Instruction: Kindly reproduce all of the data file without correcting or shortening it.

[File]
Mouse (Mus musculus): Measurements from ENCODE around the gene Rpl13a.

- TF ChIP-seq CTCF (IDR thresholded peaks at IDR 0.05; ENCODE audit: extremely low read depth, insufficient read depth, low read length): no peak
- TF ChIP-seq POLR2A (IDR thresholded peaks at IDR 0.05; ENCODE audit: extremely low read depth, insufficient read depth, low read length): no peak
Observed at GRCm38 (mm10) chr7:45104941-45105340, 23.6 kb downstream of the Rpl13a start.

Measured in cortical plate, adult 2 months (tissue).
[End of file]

Mouse (Mus musculus): Measurements from ENCODE around the gene Rpl13a.

- TF ChIP-seq CTCF (IDR thresholded peaks at IDR 0.05; ENCODE audit: extremely low read depth, insufficient read depth, low read length): no peak
- TF ChIP-seq POLR2A (IDR thresholded peaks at IDR 0.05; ENCODE audit: extremely low read depth, insufficient read depth, low read length): no peak
Observed at GRCm38 (mm10) chr7:45104941-45105340, 23.6 kb downstream of the Rpl13a start.

Measured in cortical plate, adult 2 months (tissue).